Why did it strike you? The language of the book is just dense and marvellous and often hilarious. It is utterly uneconomic - it is the antithesis of minimalism - there's one bit where a guy rides up to the farm on a horse and it takes him two pages to get from the gate to the front door and nothing of any significance happens whatsoever. I'm not so fond of some of the more overblown, enormous Faulknerian sentences, full of Latinate words. The Hamlet is about an historical period in my part of the world, which really no one writes about, that transformation of the American South after the civil war into what it's become now, which is, in some ways, a banking and business centre. It's about the change from that old Southern ideal of the rich, cultured guy in a mansion running everything, to a situation where these lower-class people have risen up - a family's rise from abject poverty to pretty much owning a town over a period of decades. They are ignorant and uncultured in every way but they have this ferocious rapacity. It was a book that was just filled with delight. A delight in language, invention, character and situation on every page. It's something that I miss in books a lot. Like Dickens he worked so hard to give you that delight. For a Southern writer, Faulkner is like an obstacle. He's the figure that you have to come to grips with, either with admiration or hatred.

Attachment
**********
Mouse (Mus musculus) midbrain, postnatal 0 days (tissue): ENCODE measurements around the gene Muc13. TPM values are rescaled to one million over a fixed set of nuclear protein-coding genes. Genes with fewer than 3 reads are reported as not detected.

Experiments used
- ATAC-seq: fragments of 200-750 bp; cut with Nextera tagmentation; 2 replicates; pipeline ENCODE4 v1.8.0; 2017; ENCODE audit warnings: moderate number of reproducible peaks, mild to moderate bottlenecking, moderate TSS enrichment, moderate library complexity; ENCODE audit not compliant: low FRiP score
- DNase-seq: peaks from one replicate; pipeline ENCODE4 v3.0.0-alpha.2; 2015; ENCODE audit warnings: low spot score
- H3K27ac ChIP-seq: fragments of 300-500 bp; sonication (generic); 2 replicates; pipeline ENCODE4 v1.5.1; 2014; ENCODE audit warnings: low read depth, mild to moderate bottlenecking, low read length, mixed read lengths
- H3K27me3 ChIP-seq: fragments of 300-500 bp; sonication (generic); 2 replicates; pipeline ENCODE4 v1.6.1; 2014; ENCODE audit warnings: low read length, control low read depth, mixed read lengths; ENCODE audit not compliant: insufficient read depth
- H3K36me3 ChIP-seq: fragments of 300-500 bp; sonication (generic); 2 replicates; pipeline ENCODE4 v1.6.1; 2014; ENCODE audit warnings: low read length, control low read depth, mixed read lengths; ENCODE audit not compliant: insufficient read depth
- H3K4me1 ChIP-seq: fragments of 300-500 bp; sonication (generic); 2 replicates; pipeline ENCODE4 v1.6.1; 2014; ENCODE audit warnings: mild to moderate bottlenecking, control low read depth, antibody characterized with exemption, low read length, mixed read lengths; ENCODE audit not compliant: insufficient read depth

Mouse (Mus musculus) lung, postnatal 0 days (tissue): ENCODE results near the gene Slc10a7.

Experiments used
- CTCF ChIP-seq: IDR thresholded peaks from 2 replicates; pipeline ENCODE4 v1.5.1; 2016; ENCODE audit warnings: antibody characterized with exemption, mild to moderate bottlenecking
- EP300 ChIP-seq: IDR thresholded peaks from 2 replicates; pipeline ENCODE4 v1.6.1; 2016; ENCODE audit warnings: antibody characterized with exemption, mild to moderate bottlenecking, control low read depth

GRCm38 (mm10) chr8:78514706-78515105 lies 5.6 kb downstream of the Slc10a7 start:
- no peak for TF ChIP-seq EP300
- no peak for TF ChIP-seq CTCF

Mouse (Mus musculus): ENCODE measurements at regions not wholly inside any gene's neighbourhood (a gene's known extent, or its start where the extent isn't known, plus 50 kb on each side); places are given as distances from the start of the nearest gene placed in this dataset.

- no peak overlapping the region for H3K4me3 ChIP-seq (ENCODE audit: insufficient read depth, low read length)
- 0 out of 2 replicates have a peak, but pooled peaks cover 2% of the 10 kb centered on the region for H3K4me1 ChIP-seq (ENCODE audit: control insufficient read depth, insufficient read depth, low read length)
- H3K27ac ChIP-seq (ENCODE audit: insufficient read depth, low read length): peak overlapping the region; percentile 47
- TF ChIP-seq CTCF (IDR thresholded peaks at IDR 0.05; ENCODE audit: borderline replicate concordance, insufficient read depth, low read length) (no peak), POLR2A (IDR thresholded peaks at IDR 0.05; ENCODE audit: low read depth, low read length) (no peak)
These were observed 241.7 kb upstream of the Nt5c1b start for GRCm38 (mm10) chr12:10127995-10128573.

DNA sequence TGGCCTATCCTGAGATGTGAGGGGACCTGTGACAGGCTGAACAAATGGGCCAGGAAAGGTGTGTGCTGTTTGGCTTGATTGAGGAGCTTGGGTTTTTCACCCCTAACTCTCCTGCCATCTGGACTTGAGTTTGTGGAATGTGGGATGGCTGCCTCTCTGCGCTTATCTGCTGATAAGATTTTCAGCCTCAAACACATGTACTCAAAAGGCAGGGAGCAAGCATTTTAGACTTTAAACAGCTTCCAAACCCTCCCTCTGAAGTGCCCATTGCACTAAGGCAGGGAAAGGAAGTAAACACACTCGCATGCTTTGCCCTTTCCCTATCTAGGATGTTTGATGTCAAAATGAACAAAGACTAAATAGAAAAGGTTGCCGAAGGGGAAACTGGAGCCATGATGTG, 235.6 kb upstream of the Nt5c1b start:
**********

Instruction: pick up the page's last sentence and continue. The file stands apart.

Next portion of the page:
Have you re-read it? I re-read it six to seven years ago to see if it was as good as I remembered - it was such a group experience that I thought that maybe it wasn't that good - but I still liked it an awful lot.
! Charles Frazier's novel 'Cold Mountain' is published by Sceptre at pounds 6.99Reuse content